Annual percentage rates – the FSA's preferred means of mortgage price comparison – have been slammed as a “useless” measure of mortgage costs.
If CP146 proposals are agreed, APR will be a central element of financial promotions produced by intermediaries and lenders.
But critics say APR cripples product transparency. Frank Chacko, associate at Hewitt Bacon & Woodrow, says: “Borrowers are given the relative costs of a 25-year mortgage as an APR, when in fact they need to compare prices in a shorter time frame since people remortgage far more frequently.”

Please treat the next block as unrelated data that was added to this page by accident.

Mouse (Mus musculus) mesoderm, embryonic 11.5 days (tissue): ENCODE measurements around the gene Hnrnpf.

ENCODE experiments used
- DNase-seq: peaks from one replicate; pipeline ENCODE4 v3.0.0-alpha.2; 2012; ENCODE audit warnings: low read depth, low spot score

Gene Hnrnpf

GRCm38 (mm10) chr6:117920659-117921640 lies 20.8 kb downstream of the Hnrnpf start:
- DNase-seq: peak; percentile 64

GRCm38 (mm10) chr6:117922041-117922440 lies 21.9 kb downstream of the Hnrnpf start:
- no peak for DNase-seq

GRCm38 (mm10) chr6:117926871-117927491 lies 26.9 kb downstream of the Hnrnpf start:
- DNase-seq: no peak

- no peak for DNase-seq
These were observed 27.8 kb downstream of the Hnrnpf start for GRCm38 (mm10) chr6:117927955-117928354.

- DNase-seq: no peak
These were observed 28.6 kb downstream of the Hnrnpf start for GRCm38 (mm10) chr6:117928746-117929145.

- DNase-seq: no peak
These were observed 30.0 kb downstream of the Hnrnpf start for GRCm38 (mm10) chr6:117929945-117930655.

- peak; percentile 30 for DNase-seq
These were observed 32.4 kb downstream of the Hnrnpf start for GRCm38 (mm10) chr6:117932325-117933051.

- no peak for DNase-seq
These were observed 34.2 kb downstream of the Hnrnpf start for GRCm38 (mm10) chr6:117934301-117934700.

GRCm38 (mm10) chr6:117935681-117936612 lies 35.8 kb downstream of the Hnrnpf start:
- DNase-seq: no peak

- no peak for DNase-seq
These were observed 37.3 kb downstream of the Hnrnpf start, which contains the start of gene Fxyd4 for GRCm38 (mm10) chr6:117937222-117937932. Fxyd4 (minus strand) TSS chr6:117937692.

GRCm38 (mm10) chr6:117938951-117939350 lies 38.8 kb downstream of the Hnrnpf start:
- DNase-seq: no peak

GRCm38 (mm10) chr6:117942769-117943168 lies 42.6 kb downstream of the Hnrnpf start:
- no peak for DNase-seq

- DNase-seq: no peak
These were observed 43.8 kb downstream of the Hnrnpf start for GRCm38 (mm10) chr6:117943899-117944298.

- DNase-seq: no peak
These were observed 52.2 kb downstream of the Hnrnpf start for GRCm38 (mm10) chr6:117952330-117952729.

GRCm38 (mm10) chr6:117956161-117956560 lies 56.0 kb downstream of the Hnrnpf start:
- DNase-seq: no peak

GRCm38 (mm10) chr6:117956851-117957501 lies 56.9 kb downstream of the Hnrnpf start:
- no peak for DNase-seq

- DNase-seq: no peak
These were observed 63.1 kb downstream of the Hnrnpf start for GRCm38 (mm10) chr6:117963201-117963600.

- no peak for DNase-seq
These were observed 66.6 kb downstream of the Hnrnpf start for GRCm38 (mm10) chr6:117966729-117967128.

Redemption penalties and discount timing can both make mortgages shape up very differently when compared over a shorter term.
“The relative costs over the four-year time frame of an average mortgage are unrelated to what customers are shown for a 25-year loan.”
In CP146, the FSA admits there are “shortcomings” to the APR. It says: “The formula has not kept pace with developments such as cashback and current account mortgages.” But it proposes to make advertisers highlight product pros and cons to go some way to ensure APR is not misleading.